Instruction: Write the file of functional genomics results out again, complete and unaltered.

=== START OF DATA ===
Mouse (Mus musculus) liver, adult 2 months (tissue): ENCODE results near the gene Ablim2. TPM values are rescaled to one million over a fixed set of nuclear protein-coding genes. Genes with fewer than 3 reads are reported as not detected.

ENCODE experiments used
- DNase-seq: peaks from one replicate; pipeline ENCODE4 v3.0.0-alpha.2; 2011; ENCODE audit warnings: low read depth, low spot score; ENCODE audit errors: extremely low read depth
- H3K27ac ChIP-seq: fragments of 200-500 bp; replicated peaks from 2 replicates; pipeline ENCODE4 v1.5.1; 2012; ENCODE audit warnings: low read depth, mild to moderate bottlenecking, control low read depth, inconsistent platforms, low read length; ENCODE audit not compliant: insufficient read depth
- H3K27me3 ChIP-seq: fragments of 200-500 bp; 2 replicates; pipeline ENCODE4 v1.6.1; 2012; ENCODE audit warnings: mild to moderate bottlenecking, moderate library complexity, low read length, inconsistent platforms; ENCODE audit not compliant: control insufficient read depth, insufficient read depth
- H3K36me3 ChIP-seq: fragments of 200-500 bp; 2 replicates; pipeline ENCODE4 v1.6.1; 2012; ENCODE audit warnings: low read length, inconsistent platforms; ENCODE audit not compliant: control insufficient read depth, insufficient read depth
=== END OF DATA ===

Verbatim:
Mouse (Mus musculus) liver, adult 2 months (tissue): ENCODE results near the gene Ablim2. TPM values are rescaled to one million over a fixed set of nuclear protein-coding genes. Genes with fewer than 3 reads are reported as not detected.

ENCODE experiments used
- DNase-seq: peaks from one replicate; pipeline ENCODE4 v3.0.0-alpha.2; 2011; ENCODE audit warnings: low read depth, low spot score; ENCODE audit errors: extremely low read depth
- H3K27ac ChIP-seq: fragments of 200-500 bp; replicated peaks from 2 replicates; pipeline ENCODE4 v1.5.1; 2012; ENCODE audit warnings: low read depth, mild to moderate bottlenecking, control low read depth, inconsistent platforms, low read length; ENCODE audit not compliant: insufficient read depth
- H3K27me3 ChIP-seq: fragments of 200-500 bp; 2 replicates; pipeline ENCODE4 v1.6.1; 2012; ENCODE audit warnings: mild to moderate bottlenecking, moderate library complexity, low read length, inconsistent platforms; ENCODE audit not compliant: control insufficient read depth, insufficient read depth
- H3K36me3 ChIP-seq: fragments of 200-500 bp; 2 replicates; pipeline ENCODE4 v1.6.1; 2012; ENCODE audit warnings: low read length, inconsistent platforms; ENCODE audit not compliant: control insufficient read depth, insufficient read depth